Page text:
The Book Booth is a weekly feature at The Political Carnival, relat
ing news, notes, and reflections from the world of books and publishing. SeattleDan, along with his wife, SeattleTammy, are operators of both an on-line bookstore, as well a brick and mortar in small town Washington State. Both have been in the book business since shortly after the Creation, or close to 6000 years now.
We are in the full flush of Spring in our little town. The sun is shining, the flowers are blooming and the migratory birds have come and gone on their merry way to Alaska.
So on to the book news. On Thursday night the annual Edgar Awards for books mysterious were announced. And I'm pleased to say that a book we loved and have continually promoted here won the big one. Dennis Lehane's Live by Night won for best novel. Please read it. You'll be glad you did. Publishers Weekly has the story and the other winners
Speaking of mystery novels, it is great news that Easy Rawlins, the great character created by Walter Mosley, lives! NPR has a Walter reading a selection from his new novel, Little Green.
Over at the Guardian, Michael Wolff laments the demise of book reviewing and the New York Times Book Review in particular. He may have a point. It doesn't seem that reviews drive book sales anymore. And I, for one, used to read the NYTBR from front to back on a regular basis. Not so much anymore.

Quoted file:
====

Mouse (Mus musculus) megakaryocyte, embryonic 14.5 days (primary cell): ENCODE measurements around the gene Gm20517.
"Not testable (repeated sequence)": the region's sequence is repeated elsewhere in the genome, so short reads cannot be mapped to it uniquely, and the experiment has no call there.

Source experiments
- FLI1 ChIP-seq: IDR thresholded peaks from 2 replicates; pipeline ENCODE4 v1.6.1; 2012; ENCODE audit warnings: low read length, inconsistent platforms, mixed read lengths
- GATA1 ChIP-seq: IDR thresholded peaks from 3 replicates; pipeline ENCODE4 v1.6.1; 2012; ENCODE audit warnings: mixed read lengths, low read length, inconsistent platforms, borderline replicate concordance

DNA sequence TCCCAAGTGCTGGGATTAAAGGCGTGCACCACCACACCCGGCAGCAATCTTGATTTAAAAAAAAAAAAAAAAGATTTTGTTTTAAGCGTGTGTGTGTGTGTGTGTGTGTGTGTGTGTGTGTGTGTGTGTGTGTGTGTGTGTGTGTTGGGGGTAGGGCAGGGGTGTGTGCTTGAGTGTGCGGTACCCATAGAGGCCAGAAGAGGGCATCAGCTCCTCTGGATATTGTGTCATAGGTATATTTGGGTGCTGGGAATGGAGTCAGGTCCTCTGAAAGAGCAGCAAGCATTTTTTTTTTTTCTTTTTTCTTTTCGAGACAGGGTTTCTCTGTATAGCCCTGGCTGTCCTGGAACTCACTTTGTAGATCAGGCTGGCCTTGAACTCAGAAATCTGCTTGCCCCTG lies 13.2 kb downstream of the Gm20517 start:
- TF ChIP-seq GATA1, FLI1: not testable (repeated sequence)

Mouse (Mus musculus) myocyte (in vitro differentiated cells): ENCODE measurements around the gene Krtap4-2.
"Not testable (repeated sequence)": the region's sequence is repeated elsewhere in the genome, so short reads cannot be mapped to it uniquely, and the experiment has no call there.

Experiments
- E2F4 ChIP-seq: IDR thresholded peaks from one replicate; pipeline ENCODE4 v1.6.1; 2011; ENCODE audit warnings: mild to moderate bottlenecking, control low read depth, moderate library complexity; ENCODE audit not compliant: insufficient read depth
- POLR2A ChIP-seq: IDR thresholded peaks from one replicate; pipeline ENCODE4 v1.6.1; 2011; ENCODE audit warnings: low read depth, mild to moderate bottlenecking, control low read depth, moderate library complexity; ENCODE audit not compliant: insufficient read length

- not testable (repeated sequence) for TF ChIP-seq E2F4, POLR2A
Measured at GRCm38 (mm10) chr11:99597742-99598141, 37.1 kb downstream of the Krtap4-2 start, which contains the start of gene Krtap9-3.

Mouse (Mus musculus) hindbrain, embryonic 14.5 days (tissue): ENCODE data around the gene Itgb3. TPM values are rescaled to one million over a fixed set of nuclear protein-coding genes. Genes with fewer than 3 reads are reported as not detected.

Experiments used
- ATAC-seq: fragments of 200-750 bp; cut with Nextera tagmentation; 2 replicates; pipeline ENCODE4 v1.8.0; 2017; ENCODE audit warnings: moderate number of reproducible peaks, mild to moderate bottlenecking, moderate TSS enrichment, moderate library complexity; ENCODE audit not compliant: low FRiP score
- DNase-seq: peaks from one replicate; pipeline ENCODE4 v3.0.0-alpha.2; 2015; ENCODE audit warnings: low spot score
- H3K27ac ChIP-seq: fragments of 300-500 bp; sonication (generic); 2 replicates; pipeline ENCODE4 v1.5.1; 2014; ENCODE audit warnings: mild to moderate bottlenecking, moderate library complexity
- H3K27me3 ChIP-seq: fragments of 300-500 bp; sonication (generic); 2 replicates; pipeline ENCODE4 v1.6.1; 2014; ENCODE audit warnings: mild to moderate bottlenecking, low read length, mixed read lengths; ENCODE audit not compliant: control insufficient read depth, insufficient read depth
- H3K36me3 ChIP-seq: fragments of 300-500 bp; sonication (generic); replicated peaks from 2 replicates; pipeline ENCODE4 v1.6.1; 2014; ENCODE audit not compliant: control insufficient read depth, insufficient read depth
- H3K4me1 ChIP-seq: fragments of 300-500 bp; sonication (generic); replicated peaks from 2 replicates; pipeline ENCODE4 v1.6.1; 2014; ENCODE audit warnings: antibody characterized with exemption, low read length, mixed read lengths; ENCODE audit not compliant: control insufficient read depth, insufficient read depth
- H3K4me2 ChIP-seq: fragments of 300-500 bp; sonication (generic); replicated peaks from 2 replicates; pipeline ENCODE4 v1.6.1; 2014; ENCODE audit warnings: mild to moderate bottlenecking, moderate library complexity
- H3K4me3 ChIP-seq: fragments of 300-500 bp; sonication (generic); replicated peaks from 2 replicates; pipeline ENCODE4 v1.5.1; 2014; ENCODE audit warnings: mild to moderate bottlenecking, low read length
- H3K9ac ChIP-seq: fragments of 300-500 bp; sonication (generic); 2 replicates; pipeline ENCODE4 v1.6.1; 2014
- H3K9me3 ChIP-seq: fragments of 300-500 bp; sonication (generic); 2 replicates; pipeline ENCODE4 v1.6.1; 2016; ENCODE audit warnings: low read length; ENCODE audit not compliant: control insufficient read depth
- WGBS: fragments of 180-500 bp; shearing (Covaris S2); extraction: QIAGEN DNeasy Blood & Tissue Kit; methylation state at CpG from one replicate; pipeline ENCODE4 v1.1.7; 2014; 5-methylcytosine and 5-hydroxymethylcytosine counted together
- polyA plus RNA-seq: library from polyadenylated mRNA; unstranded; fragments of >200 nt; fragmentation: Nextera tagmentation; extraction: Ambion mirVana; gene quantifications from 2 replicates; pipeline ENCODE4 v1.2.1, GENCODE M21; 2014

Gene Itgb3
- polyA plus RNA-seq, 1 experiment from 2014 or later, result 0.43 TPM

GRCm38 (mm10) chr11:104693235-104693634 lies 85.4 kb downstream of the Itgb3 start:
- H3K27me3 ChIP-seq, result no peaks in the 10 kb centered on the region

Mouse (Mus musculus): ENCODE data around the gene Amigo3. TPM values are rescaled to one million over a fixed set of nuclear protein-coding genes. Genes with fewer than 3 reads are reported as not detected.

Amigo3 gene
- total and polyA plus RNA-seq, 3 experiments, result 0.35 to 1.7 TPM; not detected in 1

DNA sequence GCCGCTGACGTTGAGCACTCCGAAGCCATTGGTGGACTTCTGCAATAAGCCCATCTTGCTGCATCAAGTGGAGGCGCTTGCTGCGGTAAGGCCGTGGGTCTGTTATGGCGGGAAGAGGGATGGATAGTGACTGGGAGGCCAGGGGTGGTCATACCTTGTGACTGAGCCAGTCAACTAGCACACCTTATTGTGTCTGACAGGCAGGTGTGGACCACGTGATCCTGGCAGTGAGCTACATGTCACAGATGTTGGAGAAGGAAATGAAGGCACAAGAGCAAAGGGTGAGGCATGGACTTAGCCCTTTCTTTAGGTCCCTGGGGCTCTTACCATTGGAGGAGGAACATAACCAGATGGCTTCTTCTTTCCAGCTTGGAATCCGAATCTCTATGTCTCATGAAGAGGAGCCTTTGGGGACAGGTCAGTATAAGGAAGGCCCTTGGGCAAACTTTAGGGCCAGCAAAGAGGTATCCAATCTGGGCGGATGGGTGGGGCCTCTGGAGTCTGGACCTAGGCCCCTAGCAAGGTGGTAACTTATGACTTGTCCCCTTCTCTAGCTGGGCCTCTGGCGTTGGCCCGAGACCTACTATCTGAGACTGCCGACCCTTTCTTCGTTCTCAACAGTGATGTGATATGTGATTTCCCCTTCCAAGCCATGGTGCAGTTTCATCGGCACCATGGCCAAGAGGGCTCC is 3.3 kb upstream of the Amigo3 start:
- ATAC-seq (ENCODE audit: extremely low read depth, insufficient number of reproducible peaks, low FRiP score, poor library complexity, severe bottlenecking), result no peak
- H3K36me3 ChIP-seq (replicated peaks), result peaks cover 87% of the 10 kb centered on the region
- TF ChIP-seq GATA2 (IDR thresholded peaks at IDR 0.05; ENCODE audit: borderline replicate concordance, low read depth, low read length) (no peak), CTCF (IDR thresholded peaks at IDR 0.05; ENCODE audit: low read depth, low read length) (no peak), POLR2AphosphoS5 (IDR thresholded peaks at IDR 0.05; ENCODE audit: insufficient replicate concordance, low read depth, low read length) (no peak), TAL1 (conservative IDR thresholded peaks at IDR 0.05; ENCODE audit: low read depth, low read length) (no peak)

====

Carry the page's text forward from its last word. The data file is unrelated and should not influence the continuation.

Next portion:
Some of you from time to time, may search for an out-of-print book online and may become baffled by the seller's description. MentalFloss has a handy lexicon of terms used in describing books here.
One of those sites where you can search for old and used books is ABE.com, which also has a lively newsletter that I refer to here often enough. Here's an interesting article on book typos with, of course, some fine illustrations of the book jackets.
Qwiklit has a list of 20 great novels you may have never heard of. I thought I knew some obscure novels, but they managed to find some that I have not. And I heartily recommend Italo Svevo's Confessions of Zeno, which appears on the list.
Publishers Weekly has this appreciation of another obscure novel, John Williams' Stoner, published nearly fifty years ago. I know of the book, but sad to say, have never read it.
Writers and booze have a long association, for better or worse. It is hard not to think of Hemingway or Faulkner, or Fitzgerald as writers who drank. A lot. Whether this helped or hindered them in the creation of their fictions is a question Michael Currey at Slate ponders and he seems to be of two minds on the issue.
Also in bygone years, the literary salon was a commonplace. Flavorwire featured a few of the more famous here.
Finally in our Books into Film Department, The Deja Reviewer lists ten films where the ending of the story is changed in the film. I tend to think that different media have different resolutions to narratives and I'm ok with that. But I will not see a film, animated or otherwise, changes the ending to Hunchback of Notre Dame.
Have a splendid weekend, fellow readers and let us know what books are piled up on your nightstand.